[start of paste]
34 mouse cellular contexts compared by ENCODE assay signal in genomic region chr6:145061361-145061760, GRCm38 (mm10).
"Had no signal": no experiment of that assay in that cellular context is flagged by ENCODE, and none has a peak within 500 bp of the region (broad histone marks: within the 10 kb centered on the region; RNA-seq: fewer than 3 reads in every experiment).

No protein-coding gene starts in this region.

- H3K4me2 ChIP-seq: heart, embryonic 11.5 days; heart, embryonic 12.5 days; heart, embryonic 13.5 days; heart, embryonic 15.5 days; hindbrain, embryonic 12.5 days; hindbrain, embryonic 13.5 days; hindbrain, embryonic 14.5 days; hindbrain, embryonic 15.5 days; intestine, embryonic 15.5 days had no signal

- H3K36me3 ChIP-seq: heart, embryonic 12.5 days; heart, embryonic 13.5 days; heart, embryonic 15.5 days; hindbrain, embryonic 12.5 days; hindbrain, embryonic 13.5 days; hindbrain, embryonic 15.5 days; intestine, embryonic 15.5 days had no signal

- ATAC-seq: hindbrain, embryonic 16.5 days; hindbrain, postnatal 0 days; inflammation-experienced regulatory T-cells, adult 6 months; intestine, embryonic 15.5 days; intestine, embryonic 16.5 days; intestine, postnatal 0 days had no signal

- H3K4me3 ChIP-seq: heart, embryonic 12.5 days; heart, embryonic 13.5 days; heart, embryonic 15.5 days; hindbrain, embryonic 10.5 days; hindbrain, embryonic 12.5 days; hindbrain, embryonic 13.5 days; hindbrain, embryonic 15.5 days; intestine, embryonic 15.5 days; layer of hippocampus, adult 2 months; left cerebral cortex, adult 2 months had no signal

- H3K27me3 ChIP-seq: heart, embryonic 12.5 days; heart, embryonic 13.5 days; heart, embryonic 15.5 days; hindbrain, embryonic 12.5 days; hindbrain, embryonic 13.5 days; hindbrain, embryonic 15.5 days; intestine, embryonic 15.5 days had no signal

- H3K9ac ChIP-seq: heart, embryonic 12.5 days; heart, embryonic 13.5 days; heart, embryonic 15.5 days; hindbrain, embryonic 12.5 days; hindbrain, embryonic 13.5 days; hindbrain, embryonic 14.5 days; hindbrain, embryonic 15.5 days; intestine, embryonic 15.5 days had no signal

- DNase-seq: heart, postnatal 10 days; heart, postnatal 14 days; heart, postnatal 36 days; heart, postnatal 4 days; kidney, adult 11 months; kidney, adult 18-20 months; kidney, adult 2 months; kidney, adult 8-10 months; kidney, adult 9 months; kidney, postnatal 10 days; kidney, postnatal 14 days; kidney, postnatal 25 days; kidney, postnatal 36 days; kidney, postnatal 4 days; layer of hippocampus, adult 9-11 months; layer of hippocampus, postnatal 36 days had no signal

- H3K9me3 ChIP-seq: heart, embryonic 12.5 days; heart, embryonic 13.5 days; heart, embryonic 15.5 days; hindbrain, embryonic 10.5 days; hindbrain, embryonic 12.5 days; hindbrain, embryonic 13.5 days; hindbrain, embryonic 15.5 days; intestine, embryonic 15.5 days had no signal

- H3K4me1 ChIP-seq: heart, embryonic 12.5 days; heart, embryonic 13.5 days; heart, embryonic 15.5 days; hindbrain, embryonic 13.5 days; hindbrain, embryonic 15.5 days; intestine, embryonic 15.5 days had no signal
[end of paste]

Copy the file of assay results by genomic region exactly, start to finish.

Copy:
34 mouse cellular contexts compared by ENCODE assay signal in genomic region chr6:145061361-145061760, GRCm38 (mm10).
"Had no signal": no experiment of that assay in that cellular context is flagged by ENCODE, and none has a peak within 500 bp of the region (broad histone marks: within the 10 kb centered on the region; RNA-seq: fewer than 3 reads in every experiment).

No protein-coding gene starts in this region.

- H3K4me2 ChIP-seq: heart, embryonic 11.5 days; heart, embryonic 12.5 days; heart, embryonic 13.5 days; heart, embryonic 15.5 days; hindbrain, embryonic 12.5 days; hindbrain, embryonic 13.5 days; hindbrain, embryonic 14.5 days; hindbrain, embryonic 15.5 days; intestine, embryonic 15.5 days had no signal

- H3K36me3 ChIP-seq: heart, embryonic 12.5 days; heart, embryonic 13.5 days; heart, embryonic 15.5 days; hindbrain, embryonic 12.5 days; hindbrain, embryonic 13.5 days; hindbrain, embryonic 15.5 days; intestine, embryonic 15.5 days had no signal

- ATAC-seq: hindbrain, embryonic 16.5 days; hindbrain, postnatal 0 days; inflammation-experienced regulatory T-cells, adult 6 months; intestine, embryonic 15.5 days; intestine, embryonic 16.5 days; intestine, postnatal 0 days had no signal

- H3K4me3 ChIP-seq: heart, embryonic 12.5 days; heart, embryonic 13.5 days; heart, embryonic 15.5 days; hindbrain, embryonic 10.5 days; hindbrain, embryonic 12.5 days; hindbrain, embryonic 13.5 days; hindbrain, embryonic 15.5 days; intestine, embryonic 15.5 days; layer of hippocampus, adult 2 months; left cerebral cortex, adult 2 months had no signal

- H3K27me3 ChIP-seq: heart, embryonic 12.5 days; heart, embryonic 13.5 days; heart, embryonic 15.5 days; hindbrain, embryonic 12.5 days; hindbrain, embryonic 13.5 days; hindbrain, embryonic 15.5 days; intestine, embryonic 15.5 days had no signal

- H3K9ac ChIP-seq: heart, embryonic 12.5 days; heart, embryonic 13.5 days; heart, embryonic 15.5 days; hindbrain, embryonic 12.5 days; hindbrain, embryonic 13.5 days; hindbrain, embryonic 14.5 days; hindbrain, embryonic 15.5 days; intestine, embryonic 15.5 days had no signal

- DNase-seq: heart, postnatal 10 days; heart, postnatal 14 days; heart, postnatal 36 days; heart, postnatal 4 days; kidney, adult 11 months; kidney, adult 18-20 months; kidney, adult 2 months; kidney, adult 8-10 months; kidney, adult 9 months; kidney, postnatal 10 days; kidney, postnatal 14 days; kidney, postnatal 25 days; kidney, postnatal 36 days; kidney, postnatal 4 days; layer of hippocampus, adult 9-11 months; layer of hippocampus, postnatal 36 days had no signal

- H3K9me3 ChIP-seq: heart, embryonic 12.5 days; heart, embryonic 13.5 days; heart, embryonic 15.5 days; hindbrain, embryonic 10.5 days; hindbrain, embryonic 12.5 days; hindbrain, embryonic 13.5 days; hindbrain, embryonic 15.5 days; intestine, embryonic 15.5 days had no signal

- H3K4me1 ChIP-seq: heart, embryonic 12.5 days; heart, embryonic 13.5 days; heart, embryonic 15.5 days; hindbrain, embryonic 13.5 days; hindbrain, embryonic 15.5 days; intestine, embryonic 15.5 days had no signal